PHNOM PENH —
The ruling party and opposition have requested that a prominent human rights activist be selected as the tie-breaking member of the National Election Committee, part of a political compromise reached last week between the two sides.
The ruling Cambodian People’s Party and the opposition Cambodia National Rescue Party on Monday sent the request to Pung Chhiv Kek, founder of the rights group Licadho.
She has sent back a list of questions she wants answered before accepting the position, Am Sam Ath, a lead investigator for Licadho, told VOA Khmer. She wants to ensure the NEC will be neutral, including in its budget, and work independently to recruit outside experts, he said.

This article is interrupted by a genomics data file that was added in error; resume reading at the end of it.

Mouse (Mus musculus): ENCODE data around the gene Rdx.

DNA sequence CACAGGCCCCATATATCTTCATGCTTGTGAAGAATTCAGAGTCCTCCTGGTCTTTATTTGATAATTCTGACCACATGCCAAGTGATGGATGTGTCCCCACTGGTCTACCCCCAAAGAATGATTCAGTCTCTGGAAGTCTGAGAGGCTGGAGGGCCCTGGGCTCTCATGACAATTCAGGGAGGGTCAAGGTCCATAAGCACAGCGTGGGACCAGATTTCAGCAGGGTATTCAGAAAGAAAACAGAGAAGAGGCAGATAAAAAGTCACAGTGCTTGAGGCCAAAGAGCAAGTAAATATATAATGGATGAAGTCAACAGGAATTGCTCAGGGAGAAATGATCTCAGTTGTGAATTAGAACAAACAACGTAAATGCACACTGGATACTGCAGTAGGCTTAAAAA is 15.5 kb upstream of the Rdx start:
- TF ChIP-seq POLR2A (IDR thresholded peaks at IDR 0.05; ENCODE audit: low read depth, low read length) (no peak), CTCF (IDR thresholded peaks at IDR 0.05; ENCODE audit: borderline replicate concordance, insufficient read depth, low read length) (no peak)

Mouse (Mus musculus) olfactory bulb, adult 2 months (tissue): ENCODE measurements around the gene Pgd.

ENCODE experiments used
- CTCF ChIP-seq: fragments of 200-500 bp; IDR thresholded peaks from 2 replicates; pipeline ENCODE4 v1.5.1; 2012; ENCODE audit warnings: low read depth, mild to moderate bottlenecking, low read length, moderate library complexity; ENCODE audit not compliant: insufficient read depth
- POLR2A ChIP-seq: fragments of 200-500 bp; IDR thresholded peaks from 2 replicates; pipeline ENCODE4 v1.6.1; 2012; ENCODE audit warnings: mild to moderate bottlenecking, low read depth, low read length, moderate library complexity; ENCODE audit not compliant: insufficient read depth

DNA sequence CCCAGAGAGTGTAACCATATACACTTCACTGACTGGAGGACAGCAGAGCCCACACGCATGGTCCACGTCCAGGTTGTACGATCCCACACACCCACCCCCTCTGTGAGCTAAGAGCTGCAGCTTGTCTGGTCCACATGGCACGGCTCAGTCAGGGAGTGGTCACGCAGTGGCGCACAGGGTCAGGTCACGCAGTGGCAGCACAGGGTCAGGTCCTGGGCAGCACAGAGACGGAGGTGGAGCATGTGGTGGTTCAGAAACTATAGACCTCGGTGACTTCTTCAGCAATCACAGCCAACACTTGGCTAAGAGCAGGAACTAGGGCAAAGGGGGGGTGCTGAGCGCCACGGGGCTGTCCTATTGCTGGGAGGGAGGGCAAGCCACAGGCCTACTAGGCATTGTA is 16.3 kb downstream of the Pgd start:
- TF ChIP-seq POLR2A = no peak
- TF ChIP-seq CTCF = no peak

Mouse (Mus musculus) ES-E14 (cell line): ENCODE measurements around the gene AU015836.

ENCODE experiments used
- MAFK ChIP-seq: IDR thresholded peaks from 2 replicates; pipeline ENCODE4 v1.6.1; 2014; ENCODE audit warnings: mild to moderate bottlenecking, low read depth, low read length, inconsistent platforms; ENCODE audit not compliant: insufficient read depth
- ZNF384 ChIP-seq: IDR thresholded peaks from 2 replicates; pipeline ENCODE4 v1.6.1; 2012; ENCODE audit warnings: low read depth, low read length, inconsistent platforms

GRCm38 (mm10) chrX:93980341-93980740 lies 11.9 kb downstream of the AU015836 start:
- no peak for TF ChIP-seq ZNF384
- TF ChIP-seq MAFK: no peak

The CPP has not yet responded to those requests, he said.
Both sides still must select four other members each to make up the NEC, which was widely criticized in past elections for bias towards the CPP.
Sam Rainsy said Monday the country was moving toward “historic” national reconciliation in the people’s interest, and he said both sides are working toward selecting their NEC members.
Monday marked the one-year anniversary of national elections that put Cambodia in a political deadlock, an impasse that analysts say may have invigorated more Cambodians to engage in the political process.
“Citizens became active socially, in the media and on social media, talking more about policy,” said Kem Key, a social development researcher in Phnom Penh. “But things that need deep reform, like land disputes, deforestation, the justice system—these are still the same. There is no change.”